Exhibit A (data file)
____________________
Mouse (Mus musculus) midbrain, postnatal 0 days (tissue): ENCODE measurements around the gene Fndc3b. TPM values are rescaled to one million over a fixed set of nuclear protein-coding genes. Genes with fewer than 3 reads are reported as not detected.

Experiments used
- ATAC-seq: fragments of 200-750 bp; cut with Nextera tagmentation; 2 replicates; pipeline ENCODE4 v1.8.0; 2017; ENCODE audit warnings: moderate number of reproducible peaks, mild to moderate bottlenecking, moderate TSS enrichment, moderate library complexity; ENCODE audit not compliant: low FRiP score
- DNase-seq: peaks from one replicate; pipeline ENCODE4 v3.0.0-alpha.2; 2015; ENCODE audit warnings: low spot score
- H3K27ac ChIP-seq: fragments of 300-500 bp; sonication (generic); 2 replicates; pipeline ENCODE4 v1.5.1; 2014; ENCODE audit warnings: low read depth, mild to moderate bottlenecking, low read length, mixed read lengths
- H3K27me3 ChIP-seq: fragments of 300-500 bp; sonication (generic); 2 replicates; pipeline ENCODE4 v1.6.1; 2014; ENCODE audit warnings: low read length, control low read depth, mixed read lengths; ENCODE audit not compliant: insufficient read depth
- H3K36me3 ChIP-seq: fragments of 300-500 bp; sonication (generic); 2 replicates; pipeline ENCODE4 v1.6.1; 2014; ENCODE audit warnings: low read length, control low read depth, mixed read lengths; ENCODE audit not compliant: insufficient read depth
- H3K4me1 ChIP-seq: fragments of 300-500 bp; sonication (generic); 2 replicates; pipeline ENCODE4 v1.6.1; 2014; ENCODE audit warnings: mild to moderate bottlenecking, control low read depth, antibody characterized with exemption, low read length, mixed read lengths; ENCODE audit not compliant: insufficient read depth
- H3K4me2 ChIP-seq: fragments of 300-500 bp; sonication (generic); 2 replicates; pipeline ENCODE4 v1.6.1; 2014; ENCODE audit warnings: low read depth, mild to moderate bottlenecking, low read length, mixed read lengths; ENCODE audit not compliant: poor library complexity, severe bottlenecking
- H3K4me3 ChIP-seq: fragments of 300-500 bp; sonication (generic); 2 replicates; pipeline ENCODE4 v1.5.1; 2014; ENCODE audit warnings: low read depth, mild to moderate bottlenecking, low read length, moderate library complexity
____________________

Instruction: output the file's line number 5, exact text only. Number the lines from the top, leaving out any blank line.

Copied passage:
- H3K27ac ChIP-seq: fragments of 300-500 bp; sonication (generic); 2 replicates; pipeline ENCODE4 v1.5.1; 2014; ENCODE audit warnings: low read depth, mild to moderate bottlenecking, low read length, mixed read lengths